• Zechariah 14:16-19 (NKJV): “And it shall come to pass that everyone who is left of all the nations which came against Jerusalem shall go up from year to year to worship the King, the Lord of hosts, and to keep the Feast of Tabernacles. And it shall be that whichever of the families of the earth do not come up to Jerusalem to worship the King, the Lord of hosts, on them there will be no rain. If the family of Egypt will not come up and enter in, they shall have no rain; they shall receive the plague with which the Lord strikes the nations who do not come up to keep the Feast of Tabernacles. This shall be the punishment of Egypt and the punishment of all the nations that do not come up to keep the Feast of Tabernacles.”

This prophecy from Zechariah envisions a future time when all of God’s children from among the nations will gather in Jerusalem to celebrate the Feast of Tabernacles and acknowledge the kingship of the Lord at the second coming of Christ (Matthew 24:31; Mark 13:27).

Rituals and Customs:

Various rituals and customs are associated with the observance of the Feast of Tabernacles, including the construction of temporary booths (sukkot), the waving of the “Four Species” (lulav and etrog), and special prayers and blessings.

  • Leviticus 23:40-41 (NKJV): “And you shall take for yourselves on the first day the fruit of beautiful trees, branches of palm trees, the boughs of leafy trees, and willows of the brook; and you shall rejoice before the Lord your God for seven days. You shall keep it as a feast to the Lord for seven days in the year. It shall be a statute forever in your generations. You shall celebrate it in the seventh month.”

The waving of the Four Species—palm, myrtle, willow, and citron—symbolizes unity and the bounty of God’s creation.

Spiritual Implications for Christians:

While the Feast of Tabernacles holds particular significance within Jewish tradition, Christians also find spiritual significance in its themes of thanksgiving, provision, and dwelling in God’s presence.

  • John 1:14 (NKJV): “And the Word became flesh and dwelt among us, and we beheld His glory, the glory as of the only begotten of the Father, full of grace and truth.”

The word “dwelt” in this verse can also be translated as “tabernacled,” suggesting that Jesus, the incarnate Word of God, “tabernacled” or “pitched His tent” among humanity. This connection underscores the spiritual fulfillment of the Feast of Tabernacles in Jesus Christ, who embodies God’s presence and provision for His people.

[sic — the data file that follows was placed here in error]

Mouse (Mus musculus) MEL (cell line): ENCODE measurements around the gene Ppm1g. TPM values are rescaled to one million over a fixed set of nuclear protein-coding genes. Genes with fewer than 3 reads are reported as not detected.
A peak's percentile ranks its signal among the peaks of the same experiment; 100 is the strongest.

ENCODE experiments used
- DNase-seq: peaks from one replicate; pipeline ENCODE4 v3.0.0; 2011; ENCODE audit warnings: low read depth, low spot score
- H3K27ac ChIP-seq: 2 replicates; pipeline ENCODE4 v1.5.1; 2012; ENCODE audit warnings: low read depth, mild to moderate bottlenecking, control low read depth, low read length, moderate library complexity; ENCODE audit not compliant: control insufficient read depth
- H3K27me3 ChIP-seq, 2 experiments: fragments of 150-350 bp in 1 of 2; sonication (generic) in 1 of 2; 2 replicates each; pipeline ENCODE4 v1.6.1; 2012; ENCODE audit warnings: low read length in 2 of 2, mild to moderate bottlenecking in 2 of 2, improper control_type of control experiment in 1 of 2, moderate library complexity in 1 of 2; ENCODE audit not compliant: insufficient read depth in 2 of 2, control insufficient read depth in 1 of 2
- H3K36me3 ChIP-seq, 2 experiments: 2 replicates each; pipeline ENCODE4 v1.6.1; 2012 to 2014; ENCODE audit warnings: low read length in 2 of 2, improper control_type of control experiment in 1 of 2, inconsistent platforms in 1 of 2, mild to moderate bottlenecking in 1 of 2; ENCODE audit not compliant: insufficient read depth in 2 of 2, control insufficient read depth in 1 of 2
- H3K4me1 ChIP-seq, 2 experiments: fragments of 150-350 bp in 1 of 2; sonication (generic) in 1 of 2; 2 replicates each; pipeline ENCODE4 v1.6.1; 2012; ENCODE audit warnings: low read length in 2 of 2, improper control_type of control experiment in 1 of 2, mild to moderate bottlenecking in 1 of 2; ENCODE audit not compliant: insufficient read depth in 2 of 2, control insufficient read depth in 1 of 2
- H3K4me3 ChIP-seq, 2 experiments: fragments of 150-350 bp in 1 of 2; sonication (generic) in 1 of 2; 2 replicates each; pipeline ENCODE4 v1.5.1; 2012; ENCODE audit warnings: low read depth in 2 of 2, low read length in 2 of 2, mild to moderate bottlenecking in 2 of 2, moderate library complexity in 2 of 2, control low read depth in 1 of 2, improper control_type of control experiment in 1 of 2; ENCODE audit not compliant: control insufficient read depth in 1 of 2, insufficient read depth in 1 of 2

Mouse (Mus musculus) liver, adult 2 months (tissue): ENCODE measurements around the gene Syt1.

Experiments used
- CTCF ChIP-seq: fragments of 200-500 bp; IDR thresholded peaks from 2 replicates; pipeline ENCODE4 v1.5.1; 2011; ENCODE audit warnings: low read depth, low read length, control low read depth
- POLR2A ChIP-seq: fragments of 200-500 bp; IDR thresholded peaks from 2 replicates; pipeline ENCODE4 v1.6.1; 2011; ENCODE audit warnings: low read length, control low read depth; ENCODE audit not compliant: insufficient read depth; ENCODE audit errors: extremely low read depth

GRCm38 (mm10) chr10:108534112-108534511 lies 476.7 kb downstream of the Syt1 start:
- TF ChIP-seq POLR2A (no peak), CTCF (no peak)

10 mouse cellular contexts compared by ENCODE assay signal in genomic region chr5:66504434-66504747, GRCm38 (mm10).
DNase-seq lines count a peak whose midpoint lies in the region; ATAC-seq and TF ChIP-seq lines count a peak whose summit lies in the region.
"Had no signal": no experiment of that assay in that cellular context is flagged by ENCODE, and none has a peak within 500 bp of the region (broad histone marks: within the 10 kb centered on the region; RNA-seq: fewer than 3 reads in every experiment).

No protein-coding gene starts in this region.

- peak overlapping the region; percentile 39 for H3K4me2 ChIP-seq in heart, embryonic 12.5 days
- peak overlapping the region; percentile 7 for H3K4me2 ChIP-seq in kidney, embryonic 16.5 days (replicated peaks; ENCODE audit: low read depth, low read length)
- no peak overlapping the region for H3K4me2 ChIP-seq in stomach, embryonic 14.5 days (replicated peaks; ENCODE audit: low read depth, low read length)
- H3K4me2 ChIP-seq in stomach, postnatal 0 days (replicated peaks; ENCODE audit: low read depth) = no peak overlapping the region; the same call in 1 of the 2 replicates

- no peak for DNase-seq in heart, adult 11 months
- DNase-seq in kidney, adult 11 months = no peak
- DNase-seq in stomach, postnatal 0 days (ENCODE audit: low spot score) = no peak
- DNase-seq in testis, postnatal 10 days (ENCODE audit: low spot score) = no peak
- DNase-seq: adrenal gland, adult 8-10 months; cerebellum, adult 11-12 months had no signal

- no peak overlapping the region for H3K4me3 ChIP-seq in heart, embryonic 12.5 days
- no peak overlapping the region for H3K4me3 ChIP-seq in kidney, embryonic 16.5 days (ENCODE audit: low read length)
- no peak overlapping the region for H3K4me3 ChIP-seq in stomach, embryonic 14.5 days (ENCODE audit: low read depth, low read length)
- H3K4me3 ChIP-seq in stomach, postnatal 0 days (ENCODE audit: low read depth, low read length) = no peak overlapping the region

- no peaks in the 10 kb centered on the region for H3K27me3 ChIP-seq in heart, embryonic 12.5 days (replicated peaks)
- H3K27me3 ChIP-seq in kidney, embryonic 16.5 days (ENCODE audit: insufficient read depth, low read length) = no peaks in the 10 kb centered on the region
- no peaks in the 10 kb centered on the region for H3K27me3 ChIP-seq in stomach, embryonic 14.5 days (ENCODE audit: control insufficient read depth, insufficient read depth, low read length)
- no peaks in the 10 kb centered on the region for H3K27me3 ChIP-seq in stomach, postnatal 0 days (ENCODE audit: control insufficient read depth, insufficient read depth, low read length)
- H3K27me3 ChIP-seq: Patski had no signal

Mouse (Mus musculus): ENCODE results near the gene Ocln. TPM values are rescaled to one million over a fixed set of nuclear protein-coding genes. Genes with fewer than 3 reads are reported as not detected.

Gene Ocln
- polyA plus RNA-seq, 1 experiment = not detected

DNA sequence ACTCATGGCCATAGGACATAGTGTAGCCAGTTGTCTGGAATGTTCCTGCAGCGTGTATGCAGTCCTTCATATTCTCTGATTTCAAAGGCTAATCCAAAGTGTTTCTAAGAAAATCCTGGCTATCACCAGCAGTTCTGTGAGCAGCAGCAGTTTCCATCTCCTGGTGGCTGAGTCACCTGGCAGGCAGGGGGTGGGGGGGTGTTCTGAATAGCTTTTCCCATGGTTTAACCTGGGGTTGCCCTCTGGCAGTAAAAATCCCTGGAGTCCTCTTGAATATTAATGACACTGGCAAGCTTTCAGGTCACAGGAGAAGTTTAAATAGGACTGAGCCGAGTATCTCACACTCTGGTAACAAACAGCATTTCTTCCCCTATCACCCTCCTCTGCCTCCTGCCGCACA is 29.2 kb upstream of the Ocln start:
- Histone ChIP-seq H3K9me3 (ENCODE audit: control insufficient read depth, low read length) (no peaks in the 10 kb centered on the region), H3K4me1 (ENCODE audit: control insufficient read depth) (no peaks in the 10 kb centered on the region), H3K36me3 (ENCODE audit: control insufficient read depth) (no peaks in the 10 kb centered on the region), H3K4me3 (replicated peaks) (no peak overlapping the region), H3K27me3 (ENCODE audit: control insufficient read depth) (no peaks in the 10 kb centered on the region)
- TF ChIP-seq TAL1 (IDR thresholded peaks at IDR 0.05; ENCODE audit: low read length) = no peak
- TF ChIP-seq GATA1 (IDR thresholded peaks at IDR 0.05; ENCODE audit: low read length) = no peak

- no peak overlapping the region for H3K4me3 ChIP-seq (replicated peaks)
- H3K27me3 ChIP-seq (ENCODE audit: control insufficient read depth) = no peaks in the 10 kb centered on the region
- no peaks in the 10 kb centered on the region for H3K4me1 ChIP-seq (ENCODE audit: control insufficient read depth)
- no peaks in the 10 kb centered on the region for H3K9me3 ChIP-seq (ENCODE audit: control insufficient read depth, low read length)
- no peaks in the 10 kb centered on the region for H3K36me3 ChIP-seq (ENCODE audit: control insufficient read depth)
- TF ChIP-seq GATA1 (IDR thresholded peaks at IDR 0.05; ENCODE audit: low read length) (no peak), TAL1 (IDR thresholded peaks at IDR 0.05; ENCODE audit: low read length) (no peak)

Jesus’ Celebration of Sukkot:

The Gospel of John records Jesus’ participation in the Feast of Tabernacles, highlighting His identity as the fulfillment of its spiritual significance.

  • John 7:37-39 (NKJV): “On the last day, that great day of the feast, Jesus stood and cried out, saying, ‘If anyone thirsts, let him come to Me and drink. He who believes in Me, as the Scripture has said, out of his heart will flow rivers of living water.’ But this He spoke concerning the Spirit, whom those believing in Him would receive; for the Holy Spirit was not yet given, because Jesus was not yet glorified.”

Jesus’ invitation to come to Him and drink from the living water signifies His role as the source of spiritual refreshment and satisfaction.


In conclusion, the Feast of Tabernacles is a sacred and joyous celebration with deep historical, agricultural, and spiritual significance. It commemorates God’s provision and protection during the Israelites’ wilderness journey, the conclusion of the harvest season, and the prophetic anticipation of the messianic era. For Christians, the Feast of Tabernacles points to Jesus Christ as the ultimate fulfillment of its themes of dwelling in God’s presence, thanksgiving, and spiritual refreshment. While the observance of Sukkot continues to be an integral part of Jewish tradition, Christians can also find spiritual meaning and fulfillment in its timeless themes and symbols.

In His service,
BibleAsk Team